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You see this style often in animated videos, e.g. this one:

The outer borders/lines of the elements sort of wiggle (for want of a better word) at a high frequency, giving the video more overall movement/activity. Of course for traditional animation that is drawn frame by frame, this is a byproduct of the illustrator drawing the shapes a bit differently every time. However, the video I linked above rather looks like most of it's elements were animated in After Effects (or similar software) rather than being hand-drawn frame by frame.

I see this style quite often, I would like to know if this most likely an intentional effect (for example to give the impression of a hand-drawn animation) or the byproduct of a digital animation method. Also, is there an easy way to replicate this effect in After Effects without having to draw every frame (or manually transform the paths of my vector elements every frame)?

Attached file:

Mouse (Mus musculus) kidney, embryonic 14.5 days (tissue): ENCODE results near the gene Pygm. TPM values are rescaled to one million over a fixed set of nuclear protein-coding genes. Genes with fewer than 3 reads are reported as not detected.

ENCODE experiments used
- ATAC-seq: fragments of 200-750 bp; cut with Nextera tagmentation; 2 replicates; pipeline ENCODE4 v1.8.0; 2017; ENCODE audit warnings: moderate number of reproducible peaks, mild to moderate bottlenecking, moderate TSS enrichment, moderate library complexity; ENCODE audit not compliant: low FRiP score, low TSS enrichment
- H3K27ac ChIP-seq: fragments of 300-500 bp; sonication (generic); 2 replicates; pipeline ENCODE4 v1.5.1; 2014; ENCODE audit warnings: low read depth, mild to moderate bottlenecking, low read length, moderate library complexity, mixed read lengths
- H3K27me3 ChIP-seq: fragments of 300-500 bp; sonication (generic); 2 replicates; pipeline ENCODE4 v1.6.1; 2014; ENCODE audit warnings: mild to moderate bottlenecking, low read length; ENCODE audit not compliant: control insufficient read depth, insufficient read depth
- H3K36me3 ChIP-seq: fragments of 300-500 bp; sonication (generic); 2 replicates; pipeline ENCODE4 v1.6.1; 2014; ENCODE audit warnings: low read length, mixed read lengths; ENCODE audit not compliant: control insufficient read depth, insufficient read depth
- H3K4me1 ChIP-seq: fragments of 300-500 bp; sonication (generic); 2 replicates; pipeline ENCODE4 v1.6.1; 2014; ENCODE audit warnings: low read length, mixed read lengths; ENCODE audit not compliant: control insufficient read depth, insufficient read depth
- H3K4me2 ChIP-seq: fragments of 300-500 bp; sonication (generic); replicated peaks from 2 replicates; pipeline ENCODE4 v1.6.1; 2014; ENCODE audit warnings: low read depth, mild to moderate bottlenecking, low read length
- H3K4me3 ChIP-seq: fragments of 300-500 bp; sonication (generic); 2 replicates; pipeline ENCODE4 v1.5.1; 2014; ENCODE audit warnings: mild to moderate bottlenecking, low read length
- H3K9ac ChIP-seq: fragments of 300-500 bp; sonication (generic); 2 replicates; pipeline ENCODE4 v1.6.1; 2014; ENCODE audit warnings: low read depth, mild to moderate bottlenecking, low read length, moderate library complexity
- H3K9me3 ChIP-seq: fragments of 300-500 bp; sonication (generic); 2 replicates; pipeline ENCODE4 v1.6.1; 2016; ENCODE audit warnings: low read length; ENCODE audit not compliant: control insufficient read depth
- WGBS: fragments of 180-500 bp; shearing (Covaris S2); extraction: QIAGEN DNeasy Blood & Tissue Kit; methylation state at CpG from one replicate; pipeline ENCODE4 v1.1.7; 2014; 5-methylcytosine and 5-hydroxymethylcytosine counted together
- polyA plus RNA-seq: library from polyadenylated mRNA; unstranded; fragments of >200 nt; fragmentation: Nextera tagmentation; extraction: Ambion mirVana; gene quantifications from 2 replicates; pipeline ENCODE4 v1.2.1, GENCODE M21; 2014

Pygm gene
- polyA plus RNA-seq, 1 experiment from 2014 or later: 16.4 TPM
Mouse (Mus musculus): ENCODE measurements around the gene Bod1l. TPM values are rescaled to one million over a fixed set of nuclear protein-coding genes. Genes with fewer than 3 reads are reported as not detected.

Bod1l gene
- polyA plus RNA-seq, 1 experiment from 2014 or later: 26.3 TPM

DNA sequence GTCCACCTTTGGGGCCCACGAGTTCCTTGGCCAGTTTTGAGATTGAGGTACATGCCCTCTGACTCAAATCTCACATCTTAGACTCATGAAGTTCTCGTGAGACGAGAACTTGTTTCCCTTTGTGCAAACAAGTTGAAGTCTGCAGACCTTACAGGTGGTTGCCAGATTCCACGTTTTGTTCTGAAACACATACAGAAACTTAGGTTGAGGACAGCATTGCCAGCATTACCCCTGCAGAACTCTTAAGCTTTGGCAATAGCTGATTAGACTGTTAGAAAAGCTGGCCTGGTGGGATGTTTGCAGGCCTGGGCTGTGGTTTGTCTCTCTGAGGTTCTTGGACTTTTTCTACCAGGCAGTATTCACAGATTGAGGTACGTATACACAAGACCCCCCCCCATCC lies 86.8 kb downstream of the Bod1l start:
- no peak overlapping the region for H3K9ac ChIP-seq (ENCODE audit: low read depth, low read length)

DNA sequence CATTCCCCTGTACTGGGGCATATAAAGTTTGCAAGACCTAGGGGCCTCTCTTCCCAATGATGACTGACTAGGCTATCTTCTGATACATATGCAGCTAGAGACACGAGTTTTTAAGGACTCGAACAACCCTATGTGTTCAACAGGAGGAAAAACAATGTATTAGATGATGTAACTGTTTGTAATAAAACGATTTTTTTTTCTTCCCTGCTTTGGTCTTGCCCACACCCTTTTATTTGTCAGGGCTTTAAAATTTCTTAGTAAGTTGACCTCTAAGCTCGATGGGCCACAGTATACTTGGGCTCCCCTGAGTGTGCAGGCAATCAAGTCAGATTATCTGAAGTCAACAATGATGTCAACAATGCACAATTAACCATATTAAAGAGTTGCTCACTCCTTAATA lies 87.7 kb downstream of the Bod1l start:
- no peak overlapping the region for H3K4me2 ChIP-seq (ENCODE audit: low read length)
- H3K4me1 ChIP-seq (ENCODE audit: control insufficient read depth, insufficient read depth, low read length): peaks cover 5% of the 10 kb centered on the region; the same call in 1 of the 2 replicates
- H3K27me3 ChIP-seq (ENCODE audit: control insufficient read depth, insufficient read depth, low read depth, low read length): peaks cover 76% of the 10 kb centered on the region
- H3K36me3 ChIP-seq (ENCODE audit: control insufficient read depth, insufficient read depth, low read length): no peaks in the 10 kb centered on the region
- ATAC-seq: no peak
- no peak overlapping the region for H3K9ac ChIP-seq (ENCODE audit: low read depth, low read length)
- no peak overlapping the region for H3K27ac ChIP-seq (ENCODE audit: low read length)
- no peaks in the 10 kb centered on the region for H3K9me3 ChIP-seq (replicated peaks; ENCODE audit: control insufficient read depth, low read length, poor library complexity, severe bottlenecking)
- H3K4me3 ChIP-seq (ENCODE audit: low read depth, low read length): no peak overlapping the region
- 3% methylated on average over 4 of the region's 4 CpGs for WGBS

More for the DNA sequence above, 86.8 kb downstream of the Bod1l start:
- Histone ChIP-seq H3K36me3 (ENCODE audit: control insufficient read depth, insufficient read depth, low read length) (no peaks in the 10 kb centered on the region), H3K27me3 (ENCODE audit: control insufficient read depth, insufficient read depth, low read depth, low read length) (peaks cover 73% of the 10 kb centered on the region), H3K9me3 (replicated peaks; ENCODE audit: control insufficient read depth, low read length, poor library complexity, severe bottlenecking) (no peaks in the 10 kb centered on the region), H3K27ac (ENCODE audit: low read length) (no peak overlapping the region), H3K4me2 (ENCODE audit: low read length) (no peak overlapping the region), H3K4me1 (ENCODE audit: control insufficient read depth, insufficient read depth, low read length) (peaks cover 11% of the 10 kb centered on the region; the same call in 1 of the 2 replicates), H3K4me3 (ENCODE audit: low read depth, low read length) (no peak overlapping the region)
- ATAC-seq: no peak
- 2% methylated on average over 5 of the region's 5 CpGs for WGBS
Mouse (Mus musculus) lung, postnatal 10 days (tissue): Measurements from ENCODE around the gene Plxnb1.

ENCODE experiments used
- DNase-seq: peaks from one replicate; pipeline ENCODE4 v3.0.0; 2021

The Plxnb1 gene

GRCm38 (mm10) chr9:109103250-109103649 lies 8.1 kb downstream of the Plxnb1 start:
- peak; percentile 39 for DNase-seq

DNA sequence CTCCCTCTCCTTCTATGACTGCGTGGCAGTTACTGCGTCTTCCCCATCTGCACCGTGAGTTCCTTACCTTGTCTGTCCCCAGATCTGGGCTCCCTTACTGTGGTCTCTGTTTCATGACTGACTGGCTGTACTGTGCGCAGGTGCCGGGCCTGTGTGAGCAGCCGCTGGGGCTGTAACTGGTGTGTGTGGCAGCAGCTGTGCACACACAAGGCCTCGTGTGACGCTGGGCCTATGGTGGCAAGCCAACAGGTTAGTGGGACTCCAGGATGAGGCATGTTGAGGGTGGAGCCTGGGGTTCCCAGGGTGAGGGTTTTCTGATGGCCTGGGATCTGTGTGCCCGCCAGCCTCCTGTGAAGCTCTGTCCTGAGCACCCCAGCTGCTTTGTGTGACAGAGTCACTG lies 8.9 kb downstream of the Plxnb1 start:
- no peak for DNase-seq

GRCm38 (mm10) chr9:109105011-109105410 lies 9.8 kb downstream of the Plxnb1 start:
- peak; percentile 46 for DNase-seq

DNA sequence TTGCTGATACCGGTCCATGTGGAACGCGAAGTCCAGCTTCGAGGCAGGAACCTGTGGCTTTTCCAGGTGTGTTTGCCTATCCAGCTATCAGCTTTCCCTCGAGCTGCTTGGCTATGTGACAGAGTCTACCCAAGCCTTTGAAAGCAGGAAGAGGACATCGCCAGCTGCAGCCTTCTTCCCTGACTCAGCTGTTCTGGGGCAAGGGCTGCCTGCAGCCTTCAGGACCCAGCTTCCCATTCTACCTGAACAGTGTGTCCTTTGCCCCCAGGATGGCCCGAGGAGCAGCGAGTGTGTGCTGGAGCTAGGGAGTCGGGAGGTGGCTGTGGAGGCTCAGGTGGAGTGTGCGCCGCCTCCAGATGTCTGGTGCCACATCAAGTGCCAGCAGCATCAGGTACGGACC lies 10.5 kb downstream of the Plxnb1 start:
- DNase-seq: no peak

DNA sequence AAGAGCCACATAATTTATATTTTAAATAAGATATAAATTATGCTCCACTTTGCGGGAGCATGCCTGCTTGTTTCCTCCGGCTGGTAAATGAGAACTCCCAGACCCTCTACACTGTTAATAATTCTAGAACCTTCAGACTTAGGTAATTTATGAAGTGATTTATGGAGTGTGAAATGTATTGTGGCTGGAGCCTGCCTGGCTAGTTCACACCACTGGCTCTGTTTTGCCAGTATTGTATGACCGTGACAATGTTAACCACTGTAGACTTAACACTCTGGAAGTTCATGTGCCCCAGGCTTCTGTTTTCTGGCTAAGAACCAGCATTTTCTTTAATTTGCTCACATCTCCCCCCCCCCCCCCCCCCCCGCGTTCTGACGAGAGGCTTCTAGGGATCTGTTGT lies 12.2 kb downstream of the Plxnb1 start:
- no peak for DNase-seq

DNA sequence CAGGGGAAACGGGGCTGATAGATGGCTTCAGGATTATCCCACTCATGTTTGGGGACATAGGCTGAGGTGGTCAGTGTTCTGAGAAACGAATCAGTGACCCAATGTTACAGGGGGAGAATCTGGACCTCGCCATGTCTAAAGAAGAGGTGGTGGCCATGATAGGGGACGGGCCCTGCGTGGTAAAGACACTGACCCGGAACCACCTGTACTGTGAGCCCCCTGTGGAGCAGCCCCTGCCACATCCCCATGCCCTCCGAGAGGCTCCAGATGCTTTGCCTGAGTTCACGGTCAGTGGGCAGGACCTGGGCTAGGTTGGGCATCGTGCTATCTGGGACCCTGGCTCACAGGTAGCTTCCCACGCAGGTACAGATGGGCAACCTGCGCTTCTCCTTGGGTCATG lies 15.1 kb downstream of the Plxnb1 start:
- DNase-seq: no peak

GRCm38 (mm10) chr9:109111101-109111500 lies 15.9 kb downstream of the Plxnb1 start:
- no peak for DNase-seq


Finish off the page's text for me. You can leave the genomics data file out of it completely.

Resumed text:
2

The style imitates hand-drawn cel animation, where each frame is drawn separately. Usually the lines will be slightly different in each drawing so you get what is called "boiling" or "line boil".

This can be seen as a defect, but can also be used to give a stylistic look, much the same way as film scratches, lens flares, fogging etc. are added to animation that is created on a computer.

Turbulent displace can be used in After effects to simulate it, as discussed in this tutorial.

4

This seems to typically be called 'Squigglevision', it's even patented. There do seem do be ways to replicate this in After Effects.

  • I had no idea that was patented. I've used that effect myself. I'm assuming that specific technique is patented. – LetTheWritersWrite Apr 17 '17 at 15:51
  • Presumably it's a very specific scope of patent, since a lot of people seem to use it. – etskinner Apr 17 '17 at 16:09

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